Reference numerals 205 and 207 illustrate Ethernet streams (hereinafter, input data streams 205 and 207) passed from an implementation of a media access control (MAC) layer to gigabit media independent interfaces (GMIIs) 206 and 255, respectively. GMII 206 and 255 typically provide octets of data to modified transmit PCSs 210 and 215 respectively through eight-bit parallel data interfaces. Similarly, on the receive side, GMII 250 and 297 typically receive octets of data from receive PCSs 230 and 235, respectively.
In one embodiment, Ethernet streams 205 and 207 originate from a common dual-channel MAC. In such an embodiment, input data streams 205 and 207 may share a single transmit character clock reference. Input data streams 205 and 207, however, will normally be asynchronous to each other with respect to data flow, packet size, and inter-packet gap (IPG) length and location. In some embodiments, input data streams 205 and 207 may be compliant with the gigabit Ethernet standard. Input data streams 205 and 207 are delivered to modified transmit PCS blocks 210 and 215, respectively.
Modified transmit PCSs 210 and 215 may generate identifiers to uniquely identify input data streams 205 and 207. Conventional transmit PCSs, generate two types of IDLE ordered sets. The first type, IDLE1, is used to alter the running disparity (when necessary) at the end of a frame. The second type, IDLE2, is used to fill the IPGs between frames. As will be further discussed below, in one embodiment, IDLE ordered sets are modified and are used to identify Ethernet streams one from another.
DC balance refers to transmitting an equal number of ones and zeros on a link. Running disparity is a calculation used to achieve DC balance in transmission. In conventional communication systems, IDLE1 ordered sets may be used to force a specific running disparity into the IPGs. In contrast, conventional IDLE2 ordered sets maintain the running disparity of a transmission. This feature of conventional communication systems may be useful when transmitted data is routed through a repeater, hub, or switch, before being presented at a different GMII interface. Some embodiments of the present invention are implemented in direct GMII to GMII connection. In such embodiments, there is no need to force a specific running disparity into the IPGs, or to maintain a specific running disparity within the IPGs. Thus, in some embodiments, two or more source Ethernet streams may be character interleaved, without regard to the running disparity of the characters within the IPG, to create the resulting aggregate Ethernet stream.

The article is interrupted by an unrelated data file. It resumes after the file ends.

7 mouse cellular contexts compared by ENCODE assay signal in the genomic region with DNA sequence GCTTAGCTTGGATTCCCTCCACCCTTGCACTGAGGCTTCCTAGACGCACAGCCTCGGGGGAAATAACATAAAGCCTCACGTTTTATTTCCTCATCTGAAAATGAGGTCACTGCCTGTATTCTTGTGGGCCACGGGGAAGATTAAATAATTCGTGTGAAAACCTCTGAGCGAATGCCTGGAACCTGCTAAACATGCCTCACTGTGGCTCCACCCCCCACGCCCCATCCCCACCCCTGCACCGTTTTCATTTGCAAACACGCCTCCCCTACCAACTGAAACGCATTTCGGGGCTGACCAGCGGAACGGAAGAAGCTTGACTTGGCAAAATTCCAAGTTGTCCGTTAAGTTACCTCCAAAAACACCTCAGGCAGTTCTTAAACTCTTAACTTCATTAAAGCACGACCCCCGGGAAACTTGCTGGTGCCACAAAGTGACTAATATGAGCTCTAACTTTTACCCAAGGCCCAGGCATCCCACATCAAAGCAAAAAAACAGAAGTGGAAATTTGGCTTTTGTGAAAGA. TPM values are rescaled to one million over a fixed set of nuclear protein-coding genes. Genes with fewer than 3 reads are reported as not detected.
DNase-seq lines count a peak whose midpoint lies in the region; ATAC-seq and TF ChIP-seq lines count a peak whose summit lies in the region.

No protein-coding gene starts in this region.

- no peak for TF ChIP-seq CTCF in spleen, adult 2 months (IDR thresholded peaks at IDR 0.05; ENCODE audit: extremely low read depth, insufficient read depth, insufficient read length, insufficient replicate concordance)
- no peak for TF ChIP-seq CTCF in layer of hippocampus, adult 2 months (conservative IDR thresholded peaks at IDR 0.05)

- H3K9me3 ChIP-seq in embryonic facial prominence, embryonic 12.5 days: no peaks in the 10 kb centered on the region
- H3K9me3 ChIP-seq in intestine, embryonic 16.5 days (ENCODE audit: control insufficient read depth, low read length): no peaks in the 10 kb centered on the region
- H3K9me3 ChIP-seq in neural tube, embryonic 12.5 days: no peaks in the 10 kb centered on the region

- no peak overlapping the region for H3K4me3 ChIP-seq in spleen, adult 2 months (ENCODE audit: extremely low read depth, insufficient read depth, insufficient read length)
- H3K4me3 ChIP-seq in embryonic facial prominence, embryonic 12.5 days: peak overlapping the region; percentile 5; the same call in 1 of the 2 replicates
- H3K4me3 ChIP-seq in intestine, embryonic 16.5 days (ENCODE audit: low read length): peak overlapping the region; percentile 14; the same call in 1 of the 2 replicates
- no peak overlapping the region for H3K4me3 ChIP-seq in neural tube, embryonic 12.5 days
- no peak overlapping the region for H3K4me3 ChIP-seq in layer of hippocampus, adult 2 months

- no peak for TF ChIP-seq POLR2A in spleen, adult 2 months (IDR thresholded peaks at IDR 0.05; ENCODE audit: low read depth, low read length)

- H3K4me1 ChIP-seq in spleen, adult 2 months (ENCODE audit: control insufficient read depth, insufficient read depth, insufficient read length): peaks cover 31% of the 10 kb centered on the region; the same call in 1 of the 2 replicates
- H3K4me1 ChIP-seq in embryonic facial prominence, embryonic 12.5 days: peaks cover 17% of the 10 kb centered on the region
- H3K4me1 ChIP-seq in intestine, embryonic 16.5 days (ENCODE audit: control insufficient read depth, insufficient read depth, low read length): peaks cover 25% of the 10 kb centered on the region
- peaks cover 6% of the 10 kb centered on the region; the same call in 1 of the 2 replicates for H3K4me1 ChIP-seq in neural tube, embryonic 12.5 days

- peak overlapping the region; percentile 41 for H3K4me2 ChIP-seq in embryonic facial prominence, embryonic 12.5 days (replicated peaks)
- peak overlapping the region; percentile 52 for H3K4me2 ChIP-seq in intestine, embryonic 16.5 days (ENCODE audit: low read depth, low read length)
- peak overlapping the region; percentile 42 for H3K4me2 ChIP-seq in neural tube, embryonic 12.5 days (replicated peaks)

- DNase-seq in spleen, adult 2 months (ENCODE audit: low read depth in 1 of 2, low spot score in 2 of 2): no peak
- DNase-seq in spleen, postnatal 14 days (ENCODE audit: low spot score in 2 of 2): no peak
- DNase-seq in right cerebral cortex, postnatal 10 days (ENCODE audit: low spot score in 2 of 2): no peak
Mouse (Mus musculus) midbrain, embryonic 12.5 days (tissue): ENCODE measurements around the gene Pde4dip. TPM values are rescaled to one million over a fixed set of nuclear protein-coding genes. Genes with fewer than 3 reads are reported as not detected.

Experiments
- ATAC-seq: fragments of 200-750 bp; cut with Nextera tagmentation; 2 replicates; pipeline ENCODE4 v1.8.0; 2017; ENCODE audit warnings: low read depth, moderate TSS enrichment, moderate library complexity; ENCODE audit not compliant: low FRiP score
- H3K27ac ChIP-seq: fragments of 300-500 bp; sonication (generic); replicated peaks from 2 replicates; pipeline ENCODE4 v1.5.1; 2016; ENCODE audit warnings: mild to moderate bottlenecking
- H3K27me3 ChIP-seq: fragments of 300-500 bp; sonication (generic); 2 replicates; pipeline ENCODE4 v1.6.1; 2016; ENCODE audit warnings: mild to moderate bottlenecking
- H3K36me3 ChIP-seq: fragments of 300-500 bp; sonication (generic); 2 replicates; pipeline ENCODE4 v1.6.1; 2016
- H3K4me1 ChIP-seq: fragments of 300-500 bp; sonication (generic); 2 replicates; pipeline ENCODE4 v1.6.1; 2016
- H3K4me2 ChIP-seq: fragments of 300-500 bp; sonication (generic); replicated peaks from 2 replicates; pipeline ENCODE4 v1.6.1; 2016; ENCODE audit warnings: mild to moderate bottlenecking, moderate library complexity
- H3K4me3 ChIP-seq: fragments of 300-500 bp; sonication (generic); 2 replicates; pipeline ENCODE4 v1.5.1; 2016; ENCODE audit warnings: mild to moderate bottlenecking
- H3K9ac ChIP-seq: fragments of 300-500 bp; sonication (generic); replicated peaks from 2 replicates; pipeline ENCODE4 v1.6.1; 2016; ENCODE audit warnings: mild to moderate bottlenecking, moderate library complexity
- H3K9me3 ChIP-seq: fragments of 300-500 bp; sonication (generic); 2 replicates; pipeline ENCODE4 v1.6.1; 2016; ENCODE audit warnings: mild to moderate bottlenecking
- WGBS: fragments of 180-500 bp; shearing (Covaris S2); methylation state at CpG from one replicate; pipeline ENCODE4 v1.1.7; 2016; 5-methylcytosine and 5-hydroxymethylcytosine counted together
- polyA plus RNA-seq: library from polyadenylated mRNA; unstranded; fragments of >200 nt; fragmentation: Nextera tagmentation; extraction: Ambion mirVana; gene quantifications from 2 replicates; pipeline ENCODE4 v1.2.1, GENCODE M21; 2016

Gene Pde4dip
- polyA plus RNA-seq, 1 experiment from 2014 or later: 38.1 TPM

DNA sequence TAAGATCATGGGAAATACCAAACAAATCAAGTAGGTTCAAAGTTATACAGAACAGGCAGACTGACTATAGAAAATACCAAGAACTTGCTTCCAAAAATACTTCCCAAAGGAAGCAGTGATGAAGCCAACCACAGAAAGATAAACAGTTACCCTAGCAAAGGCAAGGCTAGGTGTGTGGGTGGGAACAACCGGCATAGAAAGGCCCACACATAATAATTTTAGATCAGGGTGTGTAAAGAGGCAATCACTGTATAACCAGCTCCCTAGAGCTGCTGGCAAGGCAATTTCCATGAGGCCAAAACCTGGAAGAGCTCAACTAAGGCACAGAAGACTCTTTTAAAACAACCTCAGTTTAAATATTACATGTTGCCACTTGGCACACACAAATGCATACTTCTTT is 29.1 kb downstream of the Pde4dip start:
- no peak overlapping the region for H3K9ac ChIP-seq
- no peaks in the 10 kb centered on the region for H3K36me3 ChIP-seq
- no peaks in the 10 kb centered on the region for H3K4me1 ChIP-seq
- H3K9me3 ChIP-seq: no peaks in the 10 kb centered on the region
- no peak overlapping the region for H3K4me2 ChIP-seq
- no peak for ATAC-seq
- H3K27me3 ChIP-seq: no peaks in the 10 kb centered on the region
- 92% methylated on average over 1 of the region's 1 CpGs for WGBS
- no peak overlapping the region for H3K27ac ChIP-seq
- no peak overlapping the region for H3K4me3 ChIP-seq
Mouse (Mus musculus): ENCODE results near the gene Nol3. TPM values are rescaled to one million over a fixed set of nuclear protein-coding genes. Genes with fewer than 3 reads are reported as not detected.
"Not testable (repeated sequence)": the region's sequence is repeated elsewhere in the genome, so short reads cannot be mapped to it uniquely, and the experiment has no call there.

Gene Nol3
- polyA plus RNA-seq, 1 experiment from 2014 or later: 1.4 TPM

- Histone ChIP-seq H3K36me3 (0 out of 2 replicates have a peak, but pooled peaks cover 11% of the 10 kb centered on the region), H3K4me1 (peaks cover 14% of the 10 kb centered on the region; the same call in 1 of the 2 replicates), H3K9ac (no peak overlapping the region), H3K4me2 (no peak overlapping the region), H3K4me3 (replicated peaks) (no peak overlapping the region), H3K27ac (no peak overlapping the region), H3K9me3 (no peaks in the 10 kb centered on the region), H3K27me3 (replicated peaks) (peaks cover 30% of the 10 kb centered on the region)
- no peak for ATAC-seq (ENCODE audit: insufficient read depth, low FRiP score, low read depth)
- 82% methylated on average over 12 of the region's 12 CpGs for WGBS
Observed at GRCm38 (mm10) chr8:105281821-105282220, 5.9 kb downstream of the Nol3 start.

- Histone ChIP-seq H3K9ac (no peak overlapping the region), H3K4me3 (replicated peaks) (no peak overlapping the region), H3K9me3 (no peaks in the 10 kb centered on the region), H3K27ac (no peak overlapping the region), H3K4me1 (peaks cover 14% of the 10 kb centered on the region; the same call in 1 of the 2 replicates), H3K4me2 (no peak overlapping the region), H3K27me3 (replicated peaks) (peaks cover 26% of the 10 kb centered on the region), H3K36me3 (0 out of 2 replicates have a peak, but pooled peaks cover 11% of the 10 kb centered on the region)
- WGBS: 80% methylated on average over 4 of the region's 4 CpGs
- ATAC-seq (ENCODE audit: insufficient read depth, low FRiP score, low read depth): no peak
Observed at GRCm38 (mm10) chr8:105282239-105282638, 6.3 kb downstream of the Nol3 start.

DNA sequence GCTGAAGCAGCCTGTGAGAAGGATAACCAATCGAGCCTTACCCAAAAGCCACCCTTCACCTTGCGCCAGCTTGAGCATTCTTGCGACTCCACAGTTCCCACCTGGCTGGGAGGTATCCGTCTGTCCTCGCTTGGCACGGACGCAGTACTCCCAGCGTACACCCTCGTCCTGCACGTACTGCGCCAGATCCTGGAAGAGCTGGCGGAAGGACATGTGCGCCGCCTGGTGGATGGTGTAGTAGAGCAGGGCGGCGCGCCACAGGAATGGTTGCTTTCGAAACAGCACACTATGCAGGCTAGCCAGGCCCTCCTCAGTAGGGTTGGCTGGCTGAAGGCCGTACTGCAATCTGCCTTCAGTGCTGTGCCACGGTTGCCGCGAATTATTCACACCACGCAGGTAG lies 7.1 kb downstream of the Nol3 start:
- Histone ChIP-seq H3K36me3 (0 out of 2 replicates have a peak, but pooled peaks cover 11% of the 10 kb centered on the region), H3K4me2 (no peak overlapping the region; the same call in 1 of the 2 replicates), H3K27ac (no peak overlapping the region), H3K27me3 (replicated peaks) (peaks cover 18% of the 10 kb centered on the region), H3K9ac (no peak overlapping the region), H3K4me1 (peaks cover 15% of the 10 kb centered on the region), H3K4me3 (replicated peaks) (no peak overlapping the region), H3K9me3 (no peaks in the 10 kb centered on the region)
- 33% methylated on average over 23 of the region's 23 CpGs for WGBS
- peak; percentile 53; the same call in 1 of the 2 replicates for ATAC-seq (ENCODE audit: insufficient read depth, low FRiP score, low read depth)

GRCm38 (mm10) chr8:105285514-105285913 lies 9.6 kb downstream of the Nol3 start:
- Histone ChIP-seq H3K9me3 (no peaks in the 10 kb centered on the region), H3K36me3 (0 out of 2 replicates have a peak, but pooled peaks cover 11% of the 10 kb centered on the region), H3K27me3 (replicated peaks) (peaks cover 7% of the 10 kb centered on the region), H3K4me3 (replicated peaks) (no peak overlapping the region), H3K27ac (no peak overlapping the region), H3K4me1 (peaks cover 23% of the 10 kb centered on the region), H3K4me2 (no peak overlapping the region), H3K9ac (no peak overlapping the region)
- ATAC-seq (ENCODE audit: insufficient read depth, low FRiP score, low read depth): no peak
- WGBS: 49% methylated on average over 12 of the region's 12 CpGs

Since Ethernet streams may be interleaved without a need to force a specific running disparity in the IPGs, in some embodiments, the IPGs in one or more source streams may be filled with alternative mappings of the IDLE ordered set. Similarly, in some embodiments, the modified transmit PCSs 210 and 215 need not generate IDLE1 ordered sets. Thus, in some embodiments, input data streams 205 and 207 may be modified by mapping different IDLE ordered sets into each stream. The modified streams may then be delivered to the proper destination, as will be further described below.
Generate IDLE 310, according to one embodiment, generates an IDLE ordered set that may be used to identify an Ethernet stream. In conventional communication systems, IDLE ordered sets consist of a K28.5 special code-group followed by either a D16.2 or D5.6 data code-group. In some embodiments, the K28.5/D16.2 IDLE ordered set may be used to fill the IPGs on all but one of the two or more Ethernet streams and a different data code-group character may be coupled with the K28.5 special code-group to identify one of the Ethernet streams. In alternate embodiments, the K28.5/D16.2 IDLE may be used to fill all IPGs on one of the two or more Ethernet streams, so long as a different data code-group character is coupled with the K28.5 special code-group to differentiate the remaining Ethernet streams.
In one embodiment, a separate instance of modified transmit PCS state machine 300 exists for each Ethernet stream that is interleaved to form the aggregate Ethernet stream. The corresponding Generate IDLE 310 state in each of those instances of transmit PCS 300, in one embodiment, generates a different IDLE ordered set. Thus, one instance of PCS 300 (e.g., 210 shown in